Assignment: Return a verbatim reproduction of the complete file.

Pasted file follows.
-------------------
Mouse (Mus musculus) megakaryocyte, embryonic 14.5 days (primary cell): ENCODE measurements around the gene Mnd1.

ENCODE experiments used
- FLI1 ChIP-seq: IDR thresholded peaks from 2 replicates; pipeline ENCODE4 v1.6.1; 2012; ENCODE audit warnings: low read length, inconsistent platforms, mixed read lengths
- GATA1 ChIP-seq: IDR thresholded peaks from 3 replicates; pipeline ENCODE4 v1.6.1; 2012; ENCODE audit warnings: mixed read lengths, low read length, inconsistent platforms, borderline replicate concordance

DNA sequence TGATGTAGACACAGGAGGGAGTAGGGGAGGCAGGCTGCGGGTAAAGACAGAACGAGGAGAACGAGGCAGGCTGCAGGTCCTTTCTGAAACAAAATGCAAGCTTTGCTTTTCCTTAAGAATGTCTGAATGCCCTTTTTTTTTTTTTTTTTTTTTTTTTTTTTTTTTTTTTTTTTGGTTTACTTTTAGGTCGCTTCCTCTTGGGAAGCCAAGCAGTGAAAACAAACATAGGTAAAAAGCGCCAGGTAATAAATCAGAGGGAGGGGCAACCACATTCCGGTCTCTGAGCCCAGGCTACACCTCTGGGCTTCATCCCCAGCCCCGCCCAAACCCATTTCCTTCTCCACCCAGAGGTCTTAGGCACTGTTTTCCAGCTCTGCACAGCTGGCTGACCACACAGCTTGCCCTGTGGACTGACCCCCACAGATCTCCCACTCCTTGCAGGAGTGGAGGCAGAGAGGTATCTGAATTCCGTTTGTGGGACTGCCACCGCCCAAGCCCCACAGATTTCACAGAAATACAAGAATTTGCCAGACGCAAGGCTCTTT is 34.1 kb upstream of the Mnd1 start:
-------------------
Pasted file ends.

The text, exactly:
Mouse (Mus musculus) megakaryocyte, embryonic 14.5 days (primary cell): ENCODE measurements around the gene Mnd1.

ENCODE experiments used
- FLI1 ChIP-seq: IDR thresholded peaks from 2 replicates; pipeline ENCODE4 v1.6.1; 2012; ENCODE audit warnings: low read length, inconsistent platforms, mixed read lengths
- GATA1 ChIP-seq: IDR thresholded peaks from 3 replicates; pipeline ENCODE4 v1.6.1; 2012; ENCODE audit warnings: mixed read lengths, low read length, inconsistent platforms, borderline replicate concordance

DNA sequence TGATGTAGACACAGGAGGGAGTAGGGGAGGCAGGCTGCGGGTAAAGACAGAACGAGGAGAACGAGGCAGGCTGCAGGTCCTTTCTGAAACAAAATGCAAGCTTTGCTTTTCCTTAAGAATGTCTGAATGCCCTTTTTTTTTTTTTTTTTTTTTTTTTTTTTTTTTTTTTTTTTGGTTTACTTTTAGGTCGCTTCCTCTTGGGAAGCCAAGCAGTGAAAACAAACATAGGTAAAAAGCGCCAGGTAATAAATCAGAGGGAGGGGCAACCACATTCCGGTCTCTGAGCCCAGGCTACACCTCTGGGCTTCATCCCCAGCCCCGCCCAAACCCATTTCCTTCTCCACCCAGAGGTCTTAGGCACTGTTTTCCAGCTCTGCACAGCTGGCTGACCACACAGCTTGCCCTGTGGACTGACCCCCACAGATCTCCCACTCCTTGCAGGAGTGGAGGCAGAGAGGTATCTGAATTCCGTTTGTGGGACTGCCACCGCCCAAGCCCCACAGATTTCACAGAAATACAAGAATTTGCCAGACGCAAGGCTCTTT is 34.1 kb upstream of the Mnd1 start: